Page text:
Understanding processes, performing testing and evaluating risks & controls not only require good communication skills but it also means auditors must be competent note takers. Good auditors must have a well-organized approach to taking, reviewing and refining notes. Some take detailed notes, while others use outlines. Regardless of the method, it is important to take notes consistently and unobtrusively. Any change in note taking may disrupt the process and cause the interviewee to alter his/her responses. The actions taken shortly after the interview are almost as important
Internal Auditing is a profession that is open to quite a few different types of individuals. What I mean by that is, auditors can derive from varied background including accounting, finance, computer science, science, English, literature, biology, chemistry, social services, etc. As a result, it can be difficult to nail down the skills necessary to succeed. The Institute of Internal Auditors (IIA) developed an Internal Auditor
Internal Auditors are charged with evaluating control environments and providing solid conclusions on the effectiveness and efficiency of processes. This requires a substantial amount of observation and inquiry. This means we must ask great questions and be effective listeners. Listening, however, is one of the most
The phrase “it is better to give than to receive” is applicable to most areas of our lives. Studies have shown that those who participate in volunteer activities live better lives. Further, contrary to popular belief, nice guys do not finish last. Acts of kindness are important to build relationships of trust and respect.
I was fortunate to work with a few experienced professionals early in my career who taught me about the power of genuine kindness. I recall
As a kid, I remember my grandfather growing fruits and veggies on a track of land not quite small enough to be a garden but yet not big enough to be a farm. Much of what was grown was for family use. Some was grown to be sold. He used very little automated
I have had the privilege of working for or with some really great Chief Audit Executives over the years. They have taught me many valuable lessons, but one that sticks with me is “Tell them what they need to know.” To take it a little further, this person made me understand that there is nothing to fear as long I operate truthfully and
Every auditor has or will face situations where clients significantly pushback on audit issues. Internal Auditing is an independent and objective function tasked with evaluating management’s risk identification and mitigation strategies. However, when presenting potentially reportable items to management, that objectivity can sometimes disappear as auditors began vigorously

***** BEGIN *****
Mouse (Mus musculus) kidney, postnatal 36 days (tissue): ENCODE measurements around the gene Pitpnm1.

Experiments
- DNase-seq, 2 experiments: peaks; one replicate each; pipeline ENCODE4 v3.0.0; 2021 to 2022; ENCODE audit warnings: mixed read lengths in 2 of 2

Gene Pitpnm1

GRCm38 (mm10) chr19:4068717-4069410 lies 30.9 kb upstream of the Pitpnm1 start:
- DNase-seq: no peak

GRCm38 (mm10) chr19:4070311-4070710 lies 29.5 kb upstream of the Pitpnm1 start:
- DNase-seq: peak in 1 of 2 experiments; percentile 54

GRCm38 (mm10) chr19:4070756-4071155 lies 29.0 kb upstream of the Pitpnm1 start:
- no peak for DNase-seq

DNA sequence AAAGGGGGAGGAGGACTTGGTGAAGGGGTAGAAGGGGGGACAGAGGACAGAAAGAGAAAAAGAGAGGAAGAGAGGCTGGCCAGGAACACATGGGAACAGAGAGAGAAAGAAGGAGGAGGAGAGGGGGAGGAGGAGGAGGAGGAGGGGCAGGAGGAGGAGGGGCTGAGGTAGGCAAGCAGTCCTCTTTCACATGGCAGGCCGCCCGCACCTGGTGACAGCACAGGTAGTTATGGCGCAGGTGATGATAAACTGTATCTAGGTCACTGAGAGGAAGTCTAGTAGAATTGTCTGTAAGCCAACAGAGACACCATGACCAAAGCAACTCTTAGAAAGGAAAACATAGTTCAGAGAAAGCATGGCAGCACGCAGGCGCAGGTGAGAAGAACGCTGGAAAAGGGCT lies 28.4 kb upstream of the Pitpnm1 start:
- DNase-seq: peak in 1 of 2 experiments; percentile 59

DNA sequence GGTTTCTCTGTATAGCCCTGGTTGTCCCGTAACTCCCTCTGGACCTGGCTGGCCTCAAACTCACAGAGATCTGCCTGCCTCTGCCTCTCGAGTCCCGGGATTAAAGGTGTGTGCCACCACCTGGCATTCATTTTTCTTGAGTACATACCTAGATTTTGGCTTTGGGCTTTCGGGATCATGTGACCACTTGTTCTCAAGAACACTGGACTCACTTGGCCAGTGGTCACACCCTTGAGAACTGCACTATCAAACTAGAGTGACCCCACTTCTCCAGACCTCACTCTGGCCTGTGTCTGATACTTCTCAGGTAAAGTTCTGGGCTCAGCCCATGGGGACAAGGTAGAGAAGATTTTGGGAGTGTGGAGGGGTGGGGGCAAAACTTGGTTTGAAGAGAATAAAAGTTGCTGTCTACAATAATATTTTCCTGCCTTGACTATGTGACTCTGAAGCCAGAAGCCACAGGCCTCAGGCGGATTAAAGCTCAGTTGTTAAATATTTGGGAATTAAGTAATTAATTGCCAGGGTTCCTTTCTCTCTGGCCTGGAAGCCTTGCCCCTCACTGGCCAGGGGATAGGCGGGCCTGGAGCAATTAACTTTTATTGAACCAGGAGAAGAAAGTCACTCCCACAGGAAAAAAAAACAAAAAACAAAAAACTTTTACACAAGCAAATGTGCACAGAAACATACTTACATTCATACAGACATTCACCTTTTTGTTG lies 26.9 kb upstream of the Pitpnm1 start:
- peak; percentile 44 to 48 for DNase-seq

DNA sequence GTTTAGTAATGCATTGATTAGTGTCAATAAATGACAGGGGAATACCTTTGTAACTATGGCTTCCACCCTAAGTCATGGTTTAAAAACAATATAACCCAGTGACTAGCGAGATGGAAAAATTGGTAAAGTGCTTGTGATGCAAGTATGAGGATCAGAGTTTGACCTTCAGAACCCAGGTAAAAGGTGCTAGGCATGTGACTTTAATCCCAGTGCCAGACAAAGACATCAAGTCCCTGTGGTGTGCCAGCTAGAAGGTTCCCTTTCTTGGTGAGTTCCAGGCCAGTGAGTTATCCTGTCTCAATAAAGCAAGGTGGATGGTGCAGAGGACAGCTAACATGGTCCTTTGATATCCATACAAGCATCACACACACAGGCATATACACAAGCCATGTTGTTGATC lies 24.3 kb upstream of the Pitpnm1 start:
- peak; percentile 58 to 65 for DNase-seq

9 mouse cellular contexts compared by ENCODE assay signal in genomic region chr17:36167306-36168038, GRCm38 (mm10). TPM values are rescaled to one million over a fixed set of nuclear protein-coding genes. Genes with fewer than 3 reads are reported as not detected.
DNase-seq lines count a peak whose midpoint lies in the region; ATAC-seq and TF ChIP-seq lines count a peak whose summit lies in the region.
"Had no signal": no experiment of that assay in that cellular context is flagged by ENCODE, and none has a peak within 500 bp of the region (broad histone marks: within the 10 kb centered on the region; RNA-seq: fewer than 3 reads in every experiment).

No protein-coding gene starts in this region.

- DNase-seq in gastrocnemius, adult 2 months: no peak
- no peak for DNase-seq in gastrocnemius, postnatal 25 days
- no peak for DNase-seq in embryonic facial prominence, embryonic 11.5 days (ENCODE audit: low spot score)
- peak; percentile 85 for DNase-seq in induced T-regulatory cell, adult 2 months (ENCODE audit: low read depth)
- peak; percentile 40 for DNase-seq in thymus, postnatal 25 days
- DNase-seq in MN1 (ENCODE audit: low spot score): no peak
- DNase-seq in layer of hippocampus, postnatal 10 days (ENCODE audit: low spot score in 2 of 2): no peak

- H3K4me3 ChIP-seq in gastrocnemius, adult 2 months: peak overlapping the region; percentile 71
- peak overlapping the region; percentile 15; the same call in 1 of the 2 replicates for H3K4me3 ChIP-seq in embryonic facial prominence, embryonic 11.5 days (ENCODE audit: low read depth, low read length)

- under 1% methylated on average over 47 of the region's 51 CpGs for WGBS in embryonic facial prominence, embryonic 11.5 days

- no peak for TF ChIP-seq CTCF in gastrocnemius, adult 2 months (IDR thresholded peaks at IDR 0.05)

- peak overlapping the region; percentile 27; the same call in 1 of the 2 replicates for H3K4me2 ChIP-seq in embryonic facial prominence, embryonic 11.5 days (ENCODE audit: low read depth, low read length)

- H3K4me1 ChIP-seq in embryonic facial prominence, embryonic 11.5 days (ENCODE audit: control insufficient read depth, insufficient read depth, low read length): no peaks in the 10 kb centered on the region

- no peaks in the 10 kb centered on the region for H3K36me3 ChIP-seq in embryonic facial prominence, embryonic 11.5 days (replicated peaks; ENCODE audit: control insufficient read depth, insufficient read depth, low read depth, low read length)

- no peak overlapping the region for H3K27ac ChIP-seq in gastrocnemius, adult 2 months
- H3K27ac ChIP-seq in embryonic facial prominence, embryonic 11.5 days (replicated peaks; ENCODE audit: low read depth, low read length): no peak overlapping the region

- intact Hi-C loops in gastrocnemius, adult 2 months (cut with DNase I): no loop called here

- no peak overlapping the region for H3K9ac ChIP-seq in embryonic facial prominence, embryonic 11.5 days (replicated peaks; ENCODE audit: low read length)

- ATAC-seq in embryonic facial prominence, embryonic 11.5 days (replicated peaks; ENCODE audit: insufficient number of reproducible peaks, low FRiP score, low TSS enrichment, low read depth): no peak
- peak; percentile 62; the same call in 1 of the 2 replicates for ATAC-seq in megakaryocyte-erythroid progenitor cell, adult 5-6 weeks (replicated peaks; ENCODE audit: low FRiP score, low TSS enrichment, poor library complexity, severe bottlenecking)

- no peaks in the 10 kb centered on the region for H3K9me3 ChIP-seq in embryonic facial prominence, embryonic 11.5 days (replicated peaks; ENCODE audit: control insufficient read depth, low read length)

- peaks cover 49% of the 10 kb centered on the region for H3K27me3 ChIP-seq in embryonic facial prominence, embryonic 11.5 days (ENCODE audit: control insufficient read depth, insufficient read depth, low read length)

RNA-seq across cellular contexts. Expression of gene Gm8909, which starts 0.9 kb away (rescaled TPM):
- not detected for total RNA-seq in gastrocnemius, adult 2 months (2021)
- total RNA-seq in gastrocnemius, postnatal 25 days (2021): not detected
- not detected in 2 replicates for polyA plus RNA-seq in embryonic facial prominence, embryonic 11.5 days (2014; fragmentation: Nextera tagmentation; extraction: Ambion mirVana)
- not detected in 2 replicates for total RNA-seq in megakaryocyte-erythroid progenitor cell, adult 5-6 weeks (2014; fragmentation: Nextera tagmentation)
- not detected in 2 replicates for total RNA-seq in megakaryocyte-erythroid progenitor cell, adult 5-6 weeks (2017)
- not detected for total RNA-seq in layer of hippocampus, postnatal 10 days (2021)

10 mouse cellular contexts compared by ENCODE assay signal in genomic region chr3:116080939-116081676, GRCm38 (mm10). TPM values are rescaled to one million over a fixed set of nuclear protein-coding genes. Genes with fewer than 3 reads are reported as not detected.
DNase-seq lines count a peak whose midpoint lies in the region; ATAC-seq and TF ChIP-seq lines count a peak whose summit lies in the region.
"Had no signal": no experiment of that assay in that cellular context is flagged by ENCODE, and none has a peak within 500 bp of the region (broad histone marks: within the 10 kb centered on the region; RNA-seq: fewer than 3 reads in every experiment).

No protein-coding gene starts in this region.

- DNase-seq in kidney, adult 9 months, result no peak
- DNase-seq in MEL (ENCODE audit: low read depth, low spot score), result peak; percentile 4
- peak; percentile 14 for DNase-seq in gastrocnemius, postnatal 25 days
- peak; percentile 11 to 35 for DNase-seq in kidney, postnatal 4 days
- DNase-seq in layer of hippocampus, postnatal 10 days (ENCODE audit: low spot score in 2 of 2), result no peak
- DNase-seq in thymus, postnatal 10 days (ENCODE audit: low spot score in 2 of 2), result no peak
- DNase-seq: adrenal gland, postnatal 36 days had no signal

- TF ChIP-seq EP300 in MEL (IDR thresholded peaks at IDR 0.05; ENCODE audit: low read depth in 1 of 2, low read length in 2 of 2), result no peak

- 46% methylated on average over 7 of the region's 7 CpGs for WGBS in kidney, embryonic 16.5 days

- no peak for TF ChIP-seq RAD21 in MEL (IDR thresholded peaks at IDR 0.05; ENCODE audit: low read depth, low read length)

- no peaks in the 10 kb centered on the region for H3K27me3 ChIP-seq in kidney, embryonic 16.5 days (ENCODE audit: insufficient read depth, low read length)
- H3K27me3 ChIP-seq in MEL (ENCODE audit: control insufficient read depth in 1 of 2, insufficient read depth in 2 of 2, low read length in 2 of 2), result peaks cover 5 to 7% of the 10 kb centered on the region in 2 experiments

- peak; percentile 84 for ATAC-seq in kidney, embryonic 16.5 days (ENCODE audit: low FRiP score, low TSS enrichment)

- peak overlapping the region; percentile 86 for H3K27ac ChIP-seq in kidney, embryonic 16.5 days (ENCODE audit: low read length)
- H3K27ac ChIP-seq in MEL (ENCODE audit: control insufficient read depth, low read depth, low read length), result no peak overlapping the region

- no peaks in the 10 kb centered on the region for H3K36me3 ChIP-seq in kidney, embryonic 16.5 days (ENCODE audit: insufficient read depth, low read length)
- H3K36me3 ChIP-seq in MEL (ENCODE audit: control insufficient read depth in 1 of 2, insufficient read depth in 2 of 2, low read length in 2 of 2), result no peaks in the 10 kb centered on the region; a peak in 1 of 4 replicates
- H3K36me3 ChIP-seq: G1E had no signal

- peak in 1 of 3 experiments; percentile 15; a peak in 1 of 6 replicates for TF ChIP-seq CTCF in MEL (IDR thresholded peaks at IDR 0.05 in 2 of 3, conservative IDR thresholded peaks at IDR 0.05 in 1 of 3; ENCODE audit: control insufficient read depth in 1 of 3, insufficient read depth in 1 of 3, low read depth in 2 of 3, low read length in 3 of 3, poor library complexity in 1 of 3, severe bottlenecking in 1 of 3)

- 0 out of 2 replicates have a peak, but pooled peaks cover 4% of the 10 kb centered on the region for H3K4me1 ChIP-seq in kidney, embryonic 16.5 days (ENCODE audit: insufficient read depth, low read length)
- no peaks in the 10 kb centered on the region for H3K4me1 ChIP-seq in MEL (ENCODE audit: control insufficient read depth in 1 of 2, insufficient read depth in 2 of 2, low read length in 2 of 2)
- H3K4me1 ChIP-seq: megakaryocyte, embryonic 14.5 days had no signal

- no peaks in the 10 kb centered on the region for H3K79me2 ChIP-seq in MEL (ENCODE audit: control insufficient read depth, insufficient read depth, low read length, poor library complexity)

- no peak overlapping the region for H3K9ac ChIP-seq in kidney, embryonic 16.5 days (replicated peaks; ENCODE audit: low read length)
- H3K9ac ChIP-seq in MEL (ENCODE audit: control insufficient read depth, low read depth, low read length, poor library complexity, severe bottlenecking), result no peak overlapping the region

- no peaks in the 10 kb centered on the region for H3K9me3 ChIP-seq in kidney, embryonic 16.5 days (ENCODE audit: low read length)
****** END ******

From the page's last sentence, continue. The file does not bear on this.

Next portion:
Have you ever had audit clients refer you to or suggest (sometime strongly) that you audit specific areas in the organization? What do you think about this? My thoughts have changed over time.
In the past, I believed that audit clients would provide referrals to “throw other units under the bus” or to get us away from their areas of responsibility. You
Again…better questions to ask your audit clients
I recently wrote an article titled “What Keeps You Up At Night…Who Cares! 6 Better Questions to Ask Audit Clients”. The major premise stressed the fact that auditors truly need to ask the questions they really want answered. Asking a client “What keeps you up at night” is terrible, for one, because
Anyone providing products or services to customers should want to know what customers think about the product/services. Internal Auditors typically solicit feedback through client satisfaction surveys. There are a variety of ways to solicit opinions including live interviews and questionnaires. Successful questionnaires will help audit functions determine how well they are achieving goals and objectives. Many auditor simply copy surveys from other departments. I believe auditors must create surveys specifically for their operating environment. Successful surveys must consider the Stakeholders, the Questions and the Re
The Importance of Testing Estimates and Assumptions
Contrary to belief, accounting is not a field that is black and white in application. Organizations are allowed to “estimate” certain items or mark others to fair market value or depreciate some in a manner of their choosing until the book value reaches zero. Each of these has some sort of effect on income statements and balances sheets. In theory, devious organizations can manipulate these items to their benefit. As part of integrated internal audit engagements (i.e. financial, operational, information technology & compliance), it is beneficial for